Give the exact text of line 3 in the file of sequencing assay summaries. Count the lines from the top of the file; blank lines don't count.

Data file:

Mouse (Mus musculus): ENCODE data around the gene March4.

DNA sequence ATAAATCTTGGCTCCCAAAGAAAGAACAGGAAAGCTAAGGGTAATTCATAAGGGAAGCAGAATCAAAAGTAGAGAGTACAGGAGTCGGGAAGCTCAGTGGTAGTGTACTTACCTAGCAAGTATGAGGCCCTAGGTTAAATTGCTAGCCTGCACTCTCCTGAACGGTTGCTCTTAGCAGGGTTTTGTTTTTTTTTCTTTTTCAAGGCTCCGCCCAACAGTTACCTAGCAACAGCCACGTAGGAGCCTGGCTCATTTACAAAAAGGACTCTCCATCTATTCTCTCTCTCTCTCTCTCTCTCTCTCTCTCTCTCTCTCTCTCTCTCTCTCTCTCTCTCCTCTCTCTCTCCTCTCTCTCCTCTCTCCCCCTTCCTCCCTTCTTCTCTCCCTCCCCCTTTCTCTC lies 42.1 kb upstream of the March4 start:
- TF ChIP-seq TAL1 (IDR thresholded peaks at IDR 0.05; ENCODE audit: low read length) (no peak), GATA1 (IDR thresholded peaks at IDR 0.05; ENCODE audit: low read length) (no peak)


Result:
- TF ChIP-seq TAL1 (IDR thresholded peaks at IDR 0.05; ENCODE audit: low read length) (no peak), GATA1 (IDR thresholded peaks at IDR 0.05; ENCODE audit: low read length) (no peak)